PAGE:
Since its introduction in 1998, the Mille has always been a good track bike, overshadowed perhaps by the success of Ducati in competitive racing but, to their credit has consistently remained one step ahead of the Bolognese firm in terms of outright sales over the last few years, making the Mille the best selling 1000cc sports twin in the UK. And with good reason too. While the Mille has never been one of my favourite road bikes, its ability on the racetrack never fails to impress.
The first session out on the 'R' and I'm quickly reminded why I'm such a fan of Aprilia's big twin. On a circuit where confidence in the front end counts for so much, I honestly can't think of a single production bike in the same price bracket that would instil more confidence to push harder on.
The line up ... has much changed?
The years the Noale-based firm have spent winning 250cc World Championships clearly haven't gone to waste, and even on the stock settings the front tyre can be buried into the tarmac going into the turn with the kind of feedback that serves only to make you try harder and brake deeper into each of Losail's sixteen corners. Even the 'lower-spec' 'R' model gets Ohlins front forks as standard, which goes some way to explaining that sublime front end feel, while the rear end gets a Sachs monoshock in place of the Factory's Ohlins unit.
The damping from the Sachs shock can feel a little uncontrolled under hard acceleration out of corners though, with a vague, floating feel from the rear as it bobs up and down on its stroke, never really feeling settled. Two clicks of rebound and compression damping and half a turn of preload and its pretty much sorted, so I wouldn't be too gutted if your budget won't stretch to the Ohlins-equipped Factory as the Sachs shock appears to be more than up to the job.Other than those initial rear end wobbles, stability under hard acceleration out of the turns is surprisingly good, especially considering the less expensive bike doesn't come with a steering damper. Replace the smooth Tarmac of Losail with the bumpy asphalt of Croft though, and I'm not so sure the same could be said. Luckily the bottom yoke is pre-tapped to take a damper, so retro fitting one really couldn't be simpler.
Much of this stability and feedback is thanks in no small part to the slightly lazier steering angle, but some credit has to go to a riding position which spreads the weight evenly between feet, wrists and arse and seems to fit everyone. From five-foot-nothing Japanese tester, Toshi to six-foot-two former Gladiator (and soon to be ITV's BSB presenter), Janie Omorogbe, the post-test conversation didn't once mention any aches or pains caused by being too stretched or too cramped.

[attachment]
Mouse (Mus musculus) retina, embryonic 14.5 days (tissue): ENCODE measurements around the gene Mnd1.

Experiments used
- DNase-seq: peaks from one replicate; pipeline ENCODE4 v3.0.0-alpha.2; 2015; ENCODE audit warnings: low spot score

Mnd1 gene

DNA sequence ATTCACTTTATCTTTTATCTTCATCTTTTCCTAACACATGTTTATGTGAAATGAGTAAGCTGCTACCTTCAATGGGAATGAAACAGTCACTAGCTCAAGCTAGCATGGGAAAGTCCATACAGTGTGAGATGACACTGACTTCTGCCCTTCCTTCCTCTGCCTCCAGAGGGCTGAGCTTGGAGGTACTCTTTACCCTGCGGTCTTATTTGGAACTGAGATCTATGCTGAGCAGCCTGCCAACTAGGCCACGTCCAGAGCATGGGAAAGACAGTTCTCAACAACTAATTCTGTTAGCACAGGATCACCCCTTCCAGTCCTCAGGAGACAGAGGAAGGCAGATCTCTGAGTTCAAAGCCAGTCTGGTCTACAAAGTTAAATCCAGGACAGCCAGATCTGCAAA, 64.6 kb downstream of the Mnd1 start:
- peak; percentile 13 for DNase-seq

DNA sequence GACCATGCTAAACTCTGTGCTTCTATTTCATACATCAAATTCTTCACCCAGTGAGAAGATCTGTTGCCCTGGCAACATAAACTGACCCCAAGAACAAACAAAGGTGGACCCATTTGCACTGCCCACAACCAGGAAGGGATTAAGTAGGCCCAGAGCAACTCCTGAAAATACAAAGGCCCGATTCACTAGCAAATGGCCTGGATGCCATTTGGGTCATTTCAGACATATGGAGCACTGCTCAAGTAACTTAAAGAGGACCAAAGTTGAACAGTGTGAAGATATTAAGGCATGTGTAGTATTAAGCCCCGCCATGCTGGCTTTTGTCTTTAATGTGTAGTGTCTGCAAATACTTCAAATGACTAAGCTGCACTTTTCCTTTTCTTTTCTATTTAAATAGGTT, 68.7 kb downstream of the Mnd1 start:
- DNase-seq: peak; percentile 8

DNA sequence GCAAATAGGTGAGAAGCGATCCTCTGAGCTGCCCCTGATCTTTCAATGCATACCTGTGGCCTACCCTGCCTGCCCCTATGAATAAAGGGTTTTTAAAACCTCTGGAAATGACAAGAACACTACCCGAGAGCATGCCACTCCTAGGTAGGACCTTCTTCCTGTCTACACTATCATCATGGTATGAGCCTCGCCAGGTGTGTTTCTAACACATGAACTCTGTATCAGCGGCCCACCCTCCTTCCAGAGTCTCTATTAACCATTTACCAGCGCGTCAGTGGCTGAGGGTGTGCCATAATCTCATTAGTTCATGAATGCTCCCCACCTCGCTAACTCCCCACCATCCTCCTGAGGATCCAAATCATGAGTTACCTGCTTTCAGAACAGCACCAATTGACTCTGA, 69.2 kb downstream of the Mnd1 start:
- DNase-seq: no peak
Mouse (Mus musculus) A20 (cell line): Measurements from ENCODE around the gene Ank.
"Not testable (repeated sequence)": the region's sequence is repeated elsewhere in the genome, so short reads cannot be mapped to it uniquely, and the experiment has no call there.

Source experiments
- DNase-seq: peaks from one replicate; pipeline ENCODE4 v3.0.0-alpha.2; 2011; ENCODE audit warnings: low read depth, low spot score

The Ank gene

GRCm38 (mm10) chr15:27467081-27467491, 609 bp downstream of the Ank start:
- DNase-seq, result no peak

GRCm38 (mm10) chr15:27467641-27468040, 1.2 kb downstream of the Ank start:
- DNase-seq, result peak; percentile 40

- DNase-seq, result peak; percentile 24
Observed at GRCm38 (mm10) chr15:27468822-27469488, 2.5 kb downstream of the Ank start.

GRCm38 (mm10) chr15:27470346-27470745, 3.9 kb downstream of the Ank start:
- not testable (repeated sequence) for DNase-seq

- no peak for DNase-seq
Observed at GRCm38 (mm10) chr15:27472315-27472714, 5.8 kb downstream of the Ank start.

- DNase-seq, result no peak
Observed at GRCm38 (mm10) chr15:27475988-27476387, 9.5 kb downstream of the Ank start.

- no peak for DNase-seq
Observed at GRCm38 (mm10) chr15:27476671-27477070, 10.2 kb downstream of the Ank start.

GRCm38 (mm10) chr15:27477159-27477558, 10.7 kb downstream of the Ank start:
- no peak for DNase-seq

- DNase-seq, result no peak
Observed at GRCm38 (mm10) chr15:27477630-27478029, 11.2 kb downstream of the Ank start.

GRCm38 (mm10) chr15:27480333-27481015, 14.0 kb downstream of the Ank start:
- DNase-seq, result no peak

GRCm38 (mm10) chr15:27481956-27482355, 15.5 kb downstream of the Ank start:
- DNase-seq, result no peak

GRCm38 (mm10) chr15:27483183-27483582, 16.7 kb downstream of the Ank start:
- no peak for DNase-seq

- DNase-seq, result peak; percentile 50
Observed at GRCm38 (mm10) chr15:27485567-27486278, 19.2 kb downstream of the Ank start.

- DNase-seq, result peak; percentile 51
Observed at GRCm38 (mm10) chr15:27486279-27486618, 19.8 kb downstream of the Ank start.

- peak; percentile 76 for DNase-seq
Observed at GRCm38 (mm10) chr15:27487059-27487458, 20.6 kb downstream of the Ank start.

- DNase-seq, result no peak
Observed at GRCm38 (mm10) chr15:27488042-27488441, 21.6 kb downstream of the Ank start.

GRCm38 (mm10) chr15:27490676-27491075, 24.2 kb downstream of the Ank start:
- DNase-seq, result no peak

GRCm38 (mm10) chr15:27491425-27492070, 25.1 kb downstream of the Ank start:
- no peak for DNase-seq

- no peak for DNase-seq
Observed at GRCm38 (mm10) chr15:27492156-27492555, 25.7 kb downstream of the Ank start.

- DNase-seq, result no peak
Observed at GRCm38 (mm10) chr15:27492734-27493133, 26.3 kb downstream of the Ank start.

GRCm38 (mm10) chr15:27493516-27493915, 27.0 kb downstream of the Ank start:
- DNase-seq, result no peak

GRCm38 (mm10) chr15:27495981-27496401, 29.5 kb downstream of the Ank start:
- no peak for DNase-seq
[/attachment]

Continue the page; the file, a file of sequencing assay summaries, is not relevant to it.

Time to start pimping the missus?
For the next session, I'm out on the pricier Factory variant, and to be honest, I'm not so sure there's such a massive difference. Sure it handles and goes as well as the 'R', it's hardly likely not to, it just seems that Aprilia has almost shot itself in the foot by speccing up the 'R' to almost the same level.
I say almost, because while they may have made the decision to opt for the top-of-the-ranger that little bit harder, they have just opened themselves up to a new market that might not have even considered a Mille before now. An exotic Italian bike loaded with trick components and graced with such delights as Ohlins forks and Brembo brakes for four-cylinder Jap money?
Rob Hoyles - on it. (Dole queue not pictured..)
The sixty-degree vee-twin motor common to both bikes has received a few tweaks for '06. There may be only four more bee-aitch-pees on tap, but outright performance figures don't really tell the whole story. The delivery has been refined and a hole in the midrange has been filled with creamy smooth torque, keeping gear changes to a minimum. The same PPC (Pneumatic Power Clutch) system (slipper clutch to the rest of us) remains, and does work exceptionally well at keeping the rear end in line on corner entry, though if 'backing it in' is more important to you than a decent lap time, it'll slide in nice and smooth, with just a little provocation.
Going back to the gearing for a second, Aprilia's technicians had quite thoughtfully changed the front sprocket from 16 down to 15 teeth to help gear the bike for the track, but on many of the corners I still find myself either bogging down on the way out in third, or simply unable to carry enough corner speed in second. The answer to this comes straight after lunch, when we're treated to testing the bikes with road legal end cans and the full Akrapovic Evo 6 race system.
Now this is where Aprilia really have done something quite clever. The Flash memory in the bike's CPU comes pre-programmed with two maps, so should you want to fit an Akrapovic system or end can, it's merely a case of getting your nearest Aprilia dealer to plug a machine in and switch the map over to suit, which should save a few quid on Power Commanders and dyno time.